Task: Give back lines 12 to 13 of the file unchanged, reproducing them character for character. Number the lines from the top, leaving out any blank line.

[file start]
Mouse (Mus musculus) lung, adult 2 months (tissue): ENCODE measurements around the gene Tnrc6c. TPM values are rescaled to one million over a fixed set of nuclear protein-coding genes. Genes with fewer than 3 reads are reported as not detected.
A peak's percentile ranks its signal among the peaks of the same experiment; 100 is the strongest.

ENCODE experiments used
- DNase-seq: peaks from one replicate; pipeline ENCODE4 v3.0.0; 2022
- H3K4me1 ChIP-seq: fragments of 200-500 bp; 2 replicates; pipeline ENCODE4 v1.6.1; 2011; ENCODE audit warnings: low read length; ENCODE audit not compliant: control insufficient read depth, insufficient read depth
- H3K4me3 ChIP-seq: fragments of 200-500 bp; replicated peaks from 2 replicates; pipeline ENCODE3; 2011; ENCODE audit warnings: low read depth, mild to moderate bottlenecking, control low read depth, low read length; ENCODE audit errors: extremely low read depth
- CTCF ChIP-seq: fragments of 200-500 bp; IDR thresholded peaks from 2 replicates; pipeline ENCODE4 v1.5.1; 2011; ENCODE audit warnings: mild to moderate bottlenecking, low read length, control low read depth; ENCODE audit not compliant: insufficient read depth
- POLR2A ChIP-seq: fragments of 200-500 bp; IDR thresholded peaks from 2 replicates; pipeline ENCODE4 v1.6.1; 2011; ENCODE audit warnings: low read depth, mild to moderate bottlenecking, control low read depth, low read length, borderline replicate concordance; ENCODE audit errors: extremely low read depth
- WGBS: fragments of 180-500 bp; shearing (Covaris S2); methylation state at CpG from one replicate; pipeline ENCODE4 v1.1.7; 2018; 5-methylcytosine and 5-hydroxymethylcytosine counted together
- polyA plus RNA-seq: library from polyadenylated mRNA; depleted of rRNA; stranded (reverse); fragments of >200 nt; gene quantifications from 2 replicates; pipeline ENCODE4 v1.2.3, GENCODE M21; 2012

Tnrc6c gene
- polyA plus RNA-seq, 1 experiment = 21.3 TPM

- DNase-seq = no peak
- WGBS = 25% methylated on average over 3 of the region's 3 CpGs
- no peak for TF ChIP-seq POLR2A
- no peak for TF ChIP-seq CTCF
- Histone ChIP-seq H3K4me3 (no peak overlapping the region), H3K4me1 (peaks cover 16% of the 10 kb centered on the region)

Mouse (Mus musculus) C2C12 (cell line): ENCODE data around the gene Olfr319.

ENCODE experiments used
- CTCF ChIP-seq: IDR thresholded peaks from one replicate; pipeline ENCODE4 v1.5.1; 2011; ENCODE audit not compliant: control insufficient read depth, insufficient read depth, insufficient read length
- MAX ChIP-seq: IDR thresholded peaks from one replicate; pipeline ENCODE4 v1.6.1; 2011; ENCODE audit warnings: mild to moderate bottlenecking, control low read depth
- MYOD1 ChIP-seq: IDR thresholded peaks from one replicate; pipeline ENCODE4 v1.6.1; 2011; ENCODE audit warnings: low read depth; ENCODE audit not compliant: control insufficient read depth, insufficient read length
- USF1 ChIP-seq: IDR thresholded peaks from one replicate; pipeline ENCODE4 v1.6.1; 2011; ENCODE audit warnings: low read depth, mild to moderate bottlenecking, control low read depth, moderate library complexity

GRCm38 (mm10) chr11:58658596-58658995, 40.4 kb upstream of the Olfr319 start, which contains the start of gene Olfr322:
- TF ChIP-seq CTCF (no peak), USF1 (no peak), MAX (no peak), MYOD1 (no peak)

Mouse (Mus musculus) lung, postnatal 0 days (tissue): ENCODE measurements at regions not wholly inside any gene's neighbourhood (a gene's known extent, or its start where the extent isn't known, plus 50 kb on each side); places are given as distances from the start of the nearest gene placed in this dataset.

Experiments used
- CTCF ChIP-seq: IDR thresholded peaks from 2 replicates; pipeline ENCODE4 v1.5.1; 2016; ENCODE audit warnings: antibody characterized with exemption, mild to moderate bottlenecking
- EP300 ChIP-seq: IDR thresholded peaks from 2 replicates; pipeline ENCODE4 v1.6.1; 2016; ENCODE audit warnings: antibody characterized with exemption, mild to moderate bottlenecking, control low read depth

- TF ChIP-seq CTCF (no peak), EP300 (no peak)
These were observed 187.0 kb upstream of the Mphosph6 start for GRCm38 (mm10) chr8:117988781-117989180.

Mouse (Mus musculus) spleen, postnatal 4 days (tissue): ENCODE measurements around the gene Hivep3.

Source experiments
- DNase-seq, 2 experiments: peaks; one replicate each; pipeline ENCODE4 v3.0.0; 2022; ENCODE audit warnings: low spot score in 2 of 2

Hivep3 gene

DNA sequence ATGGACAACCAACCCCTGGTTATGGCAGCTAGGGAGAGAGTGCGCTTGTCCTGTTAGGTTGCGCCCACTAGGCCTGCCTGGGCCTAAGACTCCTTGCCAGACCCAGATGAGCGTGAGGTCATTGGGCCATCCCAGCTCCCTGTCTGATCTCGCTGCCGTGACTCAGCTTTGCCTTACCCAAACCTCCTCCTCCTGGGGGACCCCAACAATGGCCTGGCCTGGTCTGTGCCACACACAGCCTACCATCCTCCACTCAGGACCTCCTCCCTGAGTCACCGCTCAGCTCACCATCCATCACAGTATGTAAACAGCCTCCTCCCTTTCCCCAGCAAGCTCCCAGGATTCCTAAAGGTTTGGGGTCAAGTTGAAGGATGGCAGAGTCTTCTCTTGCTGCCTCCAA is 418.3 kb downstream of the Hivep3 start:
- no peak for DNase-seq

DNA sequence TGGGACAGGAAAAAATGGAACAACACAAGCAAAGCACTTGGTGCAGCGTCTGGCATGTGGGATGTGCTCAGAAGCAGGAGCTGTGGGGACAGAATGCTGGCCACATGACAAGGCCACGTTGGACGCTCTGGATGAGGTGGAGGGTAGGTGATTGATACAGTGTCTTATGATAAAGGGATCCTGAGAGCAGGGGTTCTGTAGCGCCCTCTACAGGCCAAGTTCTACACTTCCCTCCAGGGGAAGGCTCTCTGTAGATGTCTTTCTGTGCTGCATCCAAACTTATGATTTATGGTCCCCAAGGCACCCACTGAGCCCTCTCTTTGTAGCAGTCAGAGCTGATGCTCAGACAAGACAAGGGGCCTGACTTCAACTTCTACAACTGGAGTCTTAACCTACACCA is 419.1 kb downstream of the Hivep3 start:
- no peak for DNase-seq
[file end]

- polyA plus RNA-seq, 1 experiment = 21.3 TPM

- DNase-seq = no peak